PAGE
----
Imagine holding your smartphone up to the sky and detecting pollen in the air or bacteria in the water. It's like SpectraSnapp for the living world.
University of Illinois at Urbana-Champaign researchers developed the handheld hardware and smartphone app that transforms the camera and computing capabilities of the iPhone into a sensitive biosensor. The researchers envision scientists, physicians, or even backpackers will be able to use the App, the iPhone GPS software, and holder for in situ air pollution analysis, to find clean groundwater, or to inexpensively and quickly detect toxins, viruses and bacteria at field clinics. The research was published on April 3, 2014 in the journal Lab on a Chip.
The crux of the work lies in the powerful combination of spectroscopy hardware and app software development.
The hardware holds the optical components not found in ordinary smartphones. Released from the binds of optics tables in dark labs, the handheld cradle aligns the lenses and filters with the smartphone's camera.
The secret players in the hardware are specially prepared microscope slides and a photonic crystal that can be designed to reflect one color of light, and allows all the others to pass through. Using different microscope slides prepared react to different biological agents, the researchers coat the slides with a photonic crystal. If a biological agent attaches to the surface of the photonic crystal, the color of light reflected off of the slide will shift towards the red.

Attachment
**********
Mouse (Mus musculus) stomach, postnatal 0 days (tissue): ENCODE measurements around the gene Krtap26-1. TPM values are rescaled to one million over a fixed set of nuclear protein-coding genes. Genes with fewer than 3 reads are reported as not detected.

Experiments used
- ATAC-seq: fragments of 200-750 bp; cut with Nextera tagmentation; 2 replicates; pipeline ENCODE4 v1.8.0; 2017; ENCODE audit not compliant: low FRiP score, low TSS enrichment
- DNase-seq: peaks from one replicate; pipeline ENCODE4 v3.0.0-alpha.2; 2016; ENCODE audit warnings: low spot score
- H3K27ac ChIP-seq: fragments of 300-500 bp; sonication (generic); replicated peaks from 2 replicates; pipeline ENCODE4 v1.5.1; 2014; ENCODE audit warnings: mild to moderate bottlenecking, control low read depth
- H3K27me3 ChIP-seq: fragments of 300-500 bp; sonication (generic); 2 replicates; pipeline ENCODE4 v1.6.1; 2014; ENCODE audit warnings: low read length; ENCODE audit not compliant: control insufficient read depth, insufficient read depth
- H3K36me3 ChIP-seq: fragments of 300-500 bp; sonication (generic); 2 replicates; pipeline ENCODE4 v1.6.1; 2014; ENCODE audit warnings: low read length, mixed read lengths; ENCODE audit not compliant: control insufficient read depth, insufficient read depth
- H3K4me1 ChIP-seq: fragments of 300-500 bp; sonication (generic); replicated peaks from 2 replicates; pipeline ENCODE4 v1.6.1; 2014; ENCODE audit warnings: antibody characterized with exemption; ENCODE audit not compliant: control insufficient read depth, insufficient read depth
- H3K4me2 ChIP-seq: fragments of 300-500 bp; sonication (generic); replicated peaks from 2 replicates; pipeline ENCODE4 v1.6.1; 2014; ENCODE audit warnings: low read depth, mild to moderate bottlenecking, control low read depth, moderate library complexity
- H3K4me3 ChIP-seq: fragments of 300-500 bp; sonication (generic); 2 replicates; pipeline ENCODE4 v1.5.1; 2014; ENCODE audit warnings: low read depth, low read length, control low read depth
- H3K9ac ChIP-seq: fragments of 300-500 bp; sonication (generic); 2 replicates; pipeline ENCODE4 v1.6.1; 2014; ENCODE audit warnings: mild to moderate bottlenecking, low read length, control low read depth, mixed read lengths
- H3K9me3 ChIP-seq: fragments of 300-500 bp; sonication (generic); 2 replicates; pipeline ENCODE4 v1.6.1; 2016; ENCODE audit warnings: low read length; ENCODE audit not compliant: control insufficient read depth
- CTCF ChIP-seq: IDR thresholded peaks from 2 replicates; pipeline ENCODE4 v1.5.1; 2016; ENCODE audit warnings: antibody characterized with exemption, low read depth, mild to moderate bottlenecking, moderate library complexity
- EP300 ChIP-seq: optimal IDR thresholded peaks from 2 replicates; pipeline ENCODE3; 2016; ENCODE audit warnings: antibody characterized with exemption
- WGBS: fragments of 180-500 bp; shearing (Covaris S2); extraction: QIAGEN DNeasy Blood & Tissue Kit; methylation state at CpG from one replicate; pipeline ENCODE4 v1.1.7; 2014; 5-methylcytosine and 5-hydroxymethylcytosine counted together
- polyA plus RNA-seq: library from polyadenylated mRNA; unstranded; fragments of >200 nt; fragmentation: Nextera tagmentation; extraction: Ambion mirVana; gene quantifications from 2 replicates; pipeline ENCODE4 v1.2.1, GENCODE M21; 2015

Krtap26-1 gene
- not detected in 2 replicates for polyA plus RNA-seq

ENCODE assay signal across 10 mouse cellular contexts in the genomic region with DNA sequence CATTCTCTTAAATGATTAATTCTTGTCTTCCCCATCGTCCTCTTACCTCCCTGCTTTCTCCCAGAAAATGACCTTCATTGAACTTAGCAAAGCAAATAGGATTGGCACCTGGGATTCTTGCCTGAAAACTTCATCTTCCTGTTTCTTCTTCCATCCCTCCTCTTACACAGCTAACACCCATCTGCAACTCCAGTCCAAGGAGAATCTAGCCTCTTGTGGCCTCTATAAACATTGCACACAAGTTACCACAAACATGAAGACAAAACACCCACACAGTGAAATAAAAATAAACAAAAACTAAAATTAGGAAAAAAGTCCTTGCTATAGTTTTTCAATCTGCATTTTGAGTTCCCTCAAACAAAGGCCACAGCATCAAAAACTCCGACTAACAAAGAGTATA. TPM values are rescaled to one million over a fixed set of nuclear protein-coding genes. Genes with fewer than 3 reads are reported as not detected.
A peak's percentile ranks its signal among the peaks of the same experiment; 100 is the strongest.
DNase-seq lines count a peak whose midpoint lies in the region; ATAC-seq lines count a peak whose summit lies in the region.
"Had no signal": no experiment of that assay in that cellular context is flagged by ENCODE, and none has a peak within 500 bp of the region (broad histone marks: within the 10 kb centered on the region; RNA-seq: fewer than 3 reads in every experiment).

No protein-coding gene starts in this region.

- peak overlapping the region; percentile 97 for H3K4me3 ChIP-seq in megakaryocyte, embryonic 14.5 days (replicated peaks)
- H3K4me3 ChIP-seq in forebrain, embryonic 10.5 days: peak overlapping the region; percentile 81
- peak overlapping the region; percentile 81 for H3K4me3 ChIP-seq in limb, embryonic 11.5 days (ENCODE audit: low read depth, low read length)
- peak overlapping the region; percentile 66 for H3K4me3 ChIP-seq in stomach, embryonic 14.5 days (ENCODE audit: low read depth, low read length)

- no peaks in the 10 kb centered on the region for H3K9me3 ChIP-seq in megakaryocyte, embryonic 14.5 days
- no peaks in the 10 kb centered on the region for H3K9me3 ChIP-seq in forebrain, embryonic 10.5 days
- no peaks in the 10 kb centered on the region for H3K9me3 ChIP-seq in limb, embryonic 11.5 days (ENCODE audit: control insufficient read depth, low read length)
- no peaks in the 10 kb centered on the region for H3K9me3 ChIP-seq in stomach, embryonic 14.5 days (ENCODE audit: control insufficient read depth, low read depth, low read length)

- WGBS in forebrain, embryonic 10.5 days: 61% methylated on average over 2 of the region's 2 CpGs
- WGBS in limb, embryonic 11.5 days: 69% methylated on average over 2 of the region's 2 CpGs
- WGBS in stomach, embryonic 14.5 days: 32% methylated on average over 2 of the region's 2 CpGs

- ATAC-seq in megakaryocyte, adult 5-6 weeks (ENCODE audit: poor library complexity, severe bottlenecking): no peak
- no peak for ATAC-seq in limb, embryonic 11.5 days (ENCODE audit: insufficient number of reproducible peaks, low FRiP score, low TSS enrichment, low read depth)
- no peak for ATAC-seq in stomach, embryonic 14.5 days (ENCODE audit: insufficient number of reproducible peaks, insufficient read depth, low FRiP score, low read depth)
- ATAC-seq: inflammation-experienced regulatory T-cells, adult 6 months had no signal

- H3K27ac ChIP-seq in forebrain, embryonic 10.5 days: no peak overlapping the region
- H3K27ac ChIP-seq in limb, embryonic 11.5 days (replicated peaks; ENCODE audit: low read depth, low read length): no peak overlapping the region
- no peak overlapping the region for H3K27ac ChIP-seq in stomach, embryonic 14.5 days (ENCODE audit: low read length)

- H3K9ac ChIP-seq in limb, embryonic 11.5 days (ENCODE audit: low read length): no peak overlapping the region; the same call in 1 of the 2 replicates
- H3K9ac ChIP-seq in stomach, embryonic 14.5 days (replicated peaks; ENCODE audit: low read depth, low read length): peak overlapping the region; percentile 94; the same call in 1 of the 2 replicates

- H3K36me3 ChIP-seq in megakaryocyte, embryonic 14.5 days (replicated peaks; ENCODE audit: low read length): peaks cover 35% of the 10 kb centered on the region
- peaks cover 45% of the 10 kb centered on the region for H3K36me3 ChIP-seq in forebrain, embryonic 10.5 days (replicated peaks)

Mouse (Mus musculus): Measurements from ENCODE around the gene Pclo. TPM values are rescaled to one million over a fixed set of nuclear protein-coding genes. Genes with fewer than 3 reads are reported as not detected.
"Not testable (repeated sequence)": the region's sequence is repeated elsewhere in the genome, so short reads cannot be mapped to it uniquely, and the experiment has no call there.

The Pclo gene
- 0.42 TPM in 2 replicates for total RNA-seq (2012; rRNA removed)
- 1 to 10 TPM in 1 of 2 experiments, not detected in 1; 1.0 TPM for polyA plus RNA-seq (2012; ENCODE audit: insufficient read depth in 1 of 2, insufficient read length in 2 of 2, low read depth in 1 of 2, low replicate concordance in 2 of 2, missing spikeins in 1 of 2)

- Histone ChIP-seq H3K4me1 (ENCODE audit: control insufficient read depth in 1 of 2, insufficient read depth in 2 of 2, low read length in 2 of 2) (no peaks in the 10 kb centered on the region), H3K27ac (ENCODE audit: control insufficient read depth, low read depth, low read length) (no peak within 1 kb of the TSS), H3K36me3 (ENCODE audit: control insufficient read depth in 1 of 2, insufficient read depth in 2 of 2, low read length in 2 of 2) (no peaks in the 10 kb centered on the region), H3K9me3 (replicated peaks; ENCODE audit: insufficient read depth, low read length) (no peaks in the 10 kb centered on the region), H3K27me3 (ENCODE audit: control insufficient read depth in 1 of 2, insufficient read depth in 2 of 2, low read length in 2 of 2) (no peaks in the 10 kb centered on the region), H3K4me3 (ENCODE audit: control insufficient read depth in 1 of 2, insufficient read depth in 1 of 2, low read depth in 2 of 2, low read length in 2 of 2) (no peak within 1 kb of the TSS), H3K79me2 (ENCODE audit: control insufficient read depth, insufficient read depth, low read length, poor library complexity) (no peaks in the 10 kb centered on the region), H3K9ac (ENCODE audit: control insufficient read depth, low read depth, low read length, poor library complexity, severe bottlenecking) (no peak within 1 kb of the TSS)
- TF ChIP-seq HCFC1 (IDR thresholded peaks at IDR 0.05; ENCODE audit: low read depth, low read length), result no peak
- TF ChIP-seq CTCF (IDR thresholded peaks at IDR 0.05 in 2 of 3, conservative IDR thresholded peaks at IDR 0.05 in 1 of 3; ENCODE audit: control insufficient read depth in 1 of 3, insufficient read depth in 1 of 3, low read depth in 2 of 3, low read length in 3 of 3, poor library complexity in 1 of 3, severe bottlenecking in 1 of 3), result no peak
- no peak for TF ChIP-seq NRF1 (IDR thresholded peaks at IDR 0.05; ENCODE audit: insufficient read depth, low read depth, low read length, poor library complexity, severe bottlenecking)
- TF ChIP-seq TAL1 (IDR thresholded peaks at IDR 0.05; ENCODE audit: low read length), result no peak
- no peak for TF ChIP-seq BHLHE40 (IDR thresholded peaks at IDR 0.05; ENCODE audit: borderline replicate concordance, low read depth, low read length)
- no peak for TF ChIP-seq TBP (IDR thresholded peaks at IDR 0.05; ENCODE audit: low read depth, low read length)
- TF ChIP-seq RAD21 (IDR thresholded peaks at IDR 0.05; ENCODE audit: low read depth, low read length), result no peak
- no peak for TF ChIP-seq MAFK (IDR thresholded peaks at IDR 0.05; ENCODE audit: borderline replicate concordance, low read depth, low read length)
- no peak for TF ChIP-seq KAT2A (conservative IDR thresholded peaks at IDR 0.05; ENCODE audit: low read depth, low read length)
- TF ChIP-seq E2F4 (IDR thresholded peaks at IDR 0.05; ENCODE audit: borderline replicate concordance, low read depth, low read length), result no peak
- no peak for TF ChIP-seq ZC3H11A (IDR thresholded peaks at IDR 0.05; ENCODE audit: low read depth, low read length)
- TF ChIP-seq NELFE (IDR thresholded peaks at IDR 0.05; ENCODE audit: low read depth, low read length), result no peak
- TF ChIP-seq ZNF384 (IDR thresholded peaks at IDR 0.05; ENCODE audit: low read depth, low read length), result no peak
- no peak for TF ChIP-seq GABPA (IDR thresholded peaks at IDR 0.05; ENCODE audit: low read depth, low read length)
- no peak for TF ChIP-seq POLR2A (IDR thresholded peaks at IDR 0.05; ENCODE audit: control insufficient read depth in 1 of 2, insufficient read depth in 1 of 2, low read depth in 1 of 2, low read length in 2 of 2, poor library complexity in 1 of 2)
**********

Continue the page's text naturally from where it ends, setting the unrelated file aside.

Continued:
To test for a specific biological agent, like E. coli on a spinach packaging plant, the user would slip an "Test-for-E. coli" slide into the cradle and compare the light spectrum when the smartphone is pointed at the spinach to the control spectrum. The degree to which the color of reflected light shifts (which appears as the movement of the black bar in the light spectrum) indicates the amount of E.coli is in the sample.
In the paper, the team tested their design by detecting immune system protein. In theory, the microscope slide could be prepared to detect any biological molecule or cell. The cradle holds only about $200 of optical equipment but provides data comparable with laboratory spectrophotometers hundreds of times the cost. The researchers hope the device will prove effective for on-location analysis in developing countries and hope to make the hardware cradles available next year.